As a child, I was often rushed to the hospital for shots of adrenaline due to asthma attacks.
Though I have no cognizant memories of these incidents, the threat was real. Unlike, say, the threat that loomed every time I drank something that “went down the wrong pipe” and my father would rush to grab his coat screaming, “She’s choking!”
The paranoia and neurosis permeated my psyche, while at the same time I knew for sure that I was constantly unsafe in my body, allergic to everything, and often left out of a world filled with Golden Retrievers and hayrides.
When I was 15, I spent several early mornings before school having genital warts frozen off my vagina. This was due to statutory rape, as were the follow-up cervical biopsies for HPV. Pre-cancerous, the doctor said, her tone chastising to imply that I was a slut. I was lied to, of course, and coerced by a full-grown adult man. And now I was diseased, untouchable, a pariah. At least that’s what I believed for at least a decade until the narrative around HPV shifted into the public discourse. Normal, common, no big deal. Mine had been cleared for years and I was still warning every potential partner. Oh, I guess I’m OK now.
But I was never really OK. With every tingle in my fingers, I was sure it was Parkinson’s. A TV movie about ALS made me want to devote myself to the cause because I was sure it would be the thing to end me. Progressive neurological diseases became my health obsession du jour. Until things started happening that were very real and something quite different.
My second pregnancy broke my immune system. At first, I thought the frequent sinus and ear infections were just a part of this pregnancy. But the infections and fatigue spells continued for years after my daughter’s birth and eventually culminated in a Sepsis, which almost ended my life.
I’ve never fully recovered – physically or mentally. And from there I learned that I have primary immunodeficiency, making me susceptible to everything and no longer treatable with infusions because I am just on the edge of abnormal so no insurance company would cover it anymore. This is a cache-22. I’m happy to not be considered among the sickest and reliant on the treatments that debilitated me for over a year. But I’m also terrified to not have that backup protection in an infection pandemic.
Needless to say, the past two years have absolutely wrecked me. How immunocompromised am I? Will the vaccine work for me? Did I make enough antibodies? What is safe for me? Am I a normal human being? Am I healthy? Am I dying?
The answers have always been unclear. But I finally felt my first burst of optimism after an antibody test after my third shot which showed a very good antibody response (this was after several low tests that floored and broke me). This was also the day Omicron news broke and the Delta cases started their rapid post-Thanksgiving incline.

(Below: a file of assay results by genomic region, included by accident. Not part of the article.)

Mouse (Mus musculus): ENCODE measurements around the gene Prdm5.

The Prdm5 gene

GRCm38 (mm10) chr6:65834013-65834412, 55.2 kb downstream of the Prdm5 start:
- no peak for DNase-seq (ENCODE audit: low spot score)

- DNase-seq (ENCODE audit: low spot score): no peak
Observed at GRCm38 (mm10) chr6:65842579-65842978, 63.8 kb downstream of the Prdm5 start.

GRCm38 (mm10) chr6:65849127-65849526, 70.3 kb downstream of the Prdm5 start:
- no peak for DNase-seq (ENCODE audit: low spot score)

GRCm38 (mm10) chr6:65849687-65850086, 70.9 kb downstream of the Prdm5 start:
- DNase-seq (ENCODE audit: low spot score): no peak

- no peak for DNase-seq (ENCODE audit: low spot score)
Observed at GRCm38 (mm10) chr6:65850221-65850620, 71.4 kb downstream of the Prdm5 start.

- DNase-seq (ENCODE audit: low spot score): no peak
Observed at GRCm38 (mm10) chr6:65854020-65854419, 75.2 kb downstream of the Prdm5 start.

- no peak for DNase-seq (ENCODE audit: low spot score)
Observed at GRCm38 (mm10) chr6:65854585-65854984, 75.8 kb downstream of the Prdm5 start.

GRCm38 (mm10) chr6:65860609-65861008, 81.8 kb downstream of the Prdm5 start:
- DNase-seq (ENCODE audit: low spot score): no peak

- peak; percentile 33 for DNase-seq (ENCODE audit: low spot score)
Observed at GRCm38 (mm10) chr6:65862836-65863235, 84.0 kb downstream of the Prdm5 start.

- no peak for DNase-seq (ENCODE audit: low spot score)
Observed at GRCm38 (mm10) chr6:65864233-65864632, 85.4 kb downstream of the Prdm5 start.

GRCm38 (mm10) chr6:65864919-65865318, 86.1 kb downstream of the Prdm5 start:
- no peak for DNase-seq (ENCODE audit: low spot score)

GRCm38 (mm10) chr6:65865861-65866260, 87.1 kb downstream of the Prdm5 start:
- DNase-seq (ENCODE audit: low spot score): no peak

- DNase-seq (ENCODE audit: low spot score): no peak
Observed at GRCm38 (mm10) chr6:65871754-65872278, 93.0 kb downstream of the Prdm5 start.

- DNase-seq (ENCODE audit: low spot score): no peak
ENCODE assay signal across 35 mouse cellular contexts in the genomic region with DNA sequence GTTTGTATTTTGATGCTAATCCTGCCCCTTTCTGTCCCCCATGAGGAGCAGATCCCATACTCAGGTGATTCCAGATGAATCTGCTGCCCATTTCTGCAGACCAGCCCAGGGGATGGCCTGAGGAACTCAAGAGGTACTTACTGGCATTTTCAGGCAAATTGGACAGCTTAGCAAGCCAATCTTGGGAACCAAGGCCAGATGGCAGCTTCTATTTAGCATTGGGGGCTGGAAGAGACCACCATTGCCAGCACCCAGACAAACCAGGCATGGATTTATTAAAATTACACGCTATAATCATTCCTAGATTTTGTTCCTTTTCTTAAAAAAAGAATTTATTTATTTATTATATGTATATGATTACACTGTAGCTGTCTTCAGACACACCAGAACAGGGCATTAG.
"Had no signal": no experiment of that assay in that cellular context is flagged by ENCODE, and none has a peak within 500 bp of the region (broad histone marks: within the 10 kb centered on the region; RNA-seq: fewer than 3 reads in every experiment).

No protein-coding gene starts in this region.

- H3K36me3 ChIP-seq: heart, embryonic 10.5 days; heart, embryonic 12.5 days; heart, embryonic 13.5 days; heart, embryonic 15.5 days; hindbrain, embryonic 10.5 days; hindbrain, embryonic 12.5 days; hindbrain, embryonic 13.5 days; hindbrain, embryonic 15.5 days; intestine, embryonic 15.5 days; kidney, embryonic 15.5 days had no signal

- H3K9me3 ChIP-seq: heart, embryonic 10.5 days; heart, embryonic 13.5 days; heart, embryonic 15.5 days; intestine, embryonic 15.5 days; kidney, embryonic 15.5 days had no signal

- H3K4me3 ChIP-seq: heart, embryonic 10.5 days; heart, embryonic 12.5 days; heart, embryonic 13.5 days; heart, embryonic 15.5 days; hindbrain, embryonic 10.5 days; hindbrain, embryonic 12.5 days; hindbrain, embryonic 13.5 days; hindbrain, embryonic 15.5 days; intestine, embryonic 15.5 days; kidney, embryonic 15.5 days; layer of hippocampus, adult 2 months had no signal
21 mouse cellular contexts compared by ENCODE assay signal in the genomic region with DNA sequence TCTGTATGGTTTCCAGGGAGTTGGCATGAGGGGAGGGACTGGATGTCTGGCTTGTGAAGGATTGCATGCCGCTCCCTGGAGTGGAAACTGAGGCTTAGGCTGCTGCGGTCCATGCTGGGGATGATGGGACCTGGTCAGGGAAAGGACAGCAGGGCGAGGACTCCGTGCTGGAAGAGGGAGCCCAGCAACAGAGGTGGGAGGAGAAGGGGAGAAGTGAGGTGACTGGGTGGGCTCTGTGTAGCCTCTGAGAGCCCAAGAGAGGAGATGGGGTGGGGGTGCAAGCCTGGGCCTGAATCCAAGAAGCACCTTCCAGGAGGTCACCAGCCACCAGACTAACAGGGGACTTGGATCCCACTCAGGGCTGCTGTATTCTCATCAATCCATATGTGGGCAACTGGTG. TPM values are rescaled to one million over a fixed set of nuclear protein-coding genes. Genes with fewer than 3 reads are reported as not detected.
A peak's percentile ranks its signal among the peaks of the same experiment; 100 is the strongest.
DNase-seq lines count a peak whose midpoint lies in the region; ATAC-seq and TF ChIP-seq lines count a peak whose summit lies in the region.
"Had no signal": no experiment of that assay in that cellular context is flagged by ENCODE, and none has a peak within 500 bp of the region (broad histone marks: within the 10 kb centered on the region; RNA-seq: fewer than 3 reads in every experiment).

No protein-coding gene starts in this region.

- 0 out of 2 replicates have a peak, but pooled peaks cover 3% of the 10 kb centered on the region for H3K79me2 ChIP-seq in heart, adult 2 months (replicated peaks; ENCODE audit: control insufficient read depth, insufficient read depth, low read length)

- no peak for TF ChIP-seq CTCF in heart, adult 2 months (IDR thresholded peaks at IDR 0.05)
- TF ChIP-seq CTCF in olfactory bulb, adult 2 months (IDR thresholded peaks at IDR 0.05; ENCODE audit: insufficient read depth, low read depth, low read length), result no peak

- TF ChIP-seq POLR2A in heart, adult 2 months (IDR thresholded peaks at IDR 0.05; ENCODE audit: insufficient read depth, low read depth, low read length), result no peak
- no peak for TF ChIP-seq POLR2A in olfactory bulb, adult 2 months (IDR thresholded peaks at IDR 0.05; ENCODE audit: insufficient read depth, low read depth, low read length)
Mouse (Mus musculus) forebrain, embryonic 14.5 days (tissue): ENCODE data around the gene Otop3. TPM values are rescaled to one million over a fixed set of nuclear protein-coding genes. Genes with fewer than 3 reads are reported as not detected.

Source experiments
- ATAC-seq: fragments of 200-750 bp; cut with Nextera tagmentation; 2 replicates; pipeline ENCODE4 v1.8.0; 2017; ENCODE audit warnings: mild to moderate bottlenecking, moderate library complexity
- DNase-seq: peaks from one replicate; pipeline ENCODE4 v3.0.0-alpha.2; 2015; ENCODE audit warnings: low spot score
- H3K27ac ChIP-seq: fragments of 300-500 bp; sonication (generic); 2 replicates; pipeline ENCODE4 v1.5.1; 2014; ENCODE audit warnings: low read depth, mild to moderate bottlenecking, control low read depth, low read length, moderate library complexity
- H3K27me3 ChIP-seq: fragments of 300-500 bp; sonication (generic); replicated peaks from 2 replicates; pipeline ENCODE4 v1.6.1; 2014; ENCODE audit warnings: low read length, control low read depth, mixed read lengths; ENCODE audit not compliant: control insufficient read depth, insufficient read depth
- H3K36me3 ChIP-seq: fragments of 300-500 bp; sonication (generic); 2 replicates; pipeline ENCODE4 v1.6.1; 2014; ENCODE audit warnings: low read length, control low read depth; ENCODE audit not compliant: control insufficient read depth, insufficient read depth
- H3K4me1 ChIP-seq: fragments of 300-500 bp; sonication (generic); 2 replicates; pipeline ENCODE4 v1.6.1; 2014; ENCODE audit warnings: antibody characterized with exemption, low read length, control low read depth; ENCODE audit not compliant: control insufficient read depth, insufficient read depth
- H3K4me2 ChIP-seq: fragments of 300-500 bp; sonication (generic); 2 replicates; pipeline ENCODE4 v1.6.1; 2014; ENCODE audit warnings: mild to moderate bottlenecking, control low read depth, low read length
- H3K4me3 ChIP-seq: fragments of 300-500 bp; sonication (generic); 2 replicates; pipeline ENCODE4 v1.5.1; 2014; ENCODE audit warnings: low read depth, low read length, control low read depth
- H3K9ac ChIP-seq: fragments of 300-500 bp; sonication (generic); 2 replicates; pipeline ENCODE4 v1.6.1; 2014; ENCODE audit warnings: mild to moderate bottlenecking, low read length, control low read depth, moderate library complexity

So, the optimism was short-lived. Especially when I remembered what was happening the third week of December. Two separate cancer checks.
I have had a new and very suspicious mole on my ass for at least six months. If it were anywhere else that was visible to me I probably would have had it checked immediately. But you tend to forget something when you can’t see your own ass. I worry I waited too long. That it’s spread.
I also have my annual mammogram. Which I usually get through with minimal anxiety. But not this year! This year all I can think about is how common breast cancer is among Jewish women and how I must be next.
I can handle surgeries (I’ve had two brutal ones). I can handle chemo (the year of plasma infusions gave me a small taste of the side effects). I can handle suffering and pain and counting down days until I get better.
But I can’t handle being more immunocompromised in this pandemic. My biggest fear is chemo or immunosuppressants that will officially make me completely unsafe in this petri dish of a country and keep me completely isolated from most of my loved ones. How would I live like that? How will I get treatment when hospitals are overfilled and understaffed? How will I ever see my mother? My boyfriend? How will I be safe with my kids in school?
I spiral out on the worst-case scenario because examining the worst-case scenario is how I have always processed things. Is it the best way? Probably not. But years of therapy and mental health medication haven’t saved me from something that feels ingrained and ancestral.
THIS is what batters my brain and spikes my anxiety and drives me into the abyss. This is my own personal mental health hellscape that I can’t break free from. I know I am not alone in this. But that doesn’t make it any less lonely. Or terrifying.
Because, sometimes my biggest fears come true, and sometimes the crisis is entirely manufactured. And in every case, only time will tell.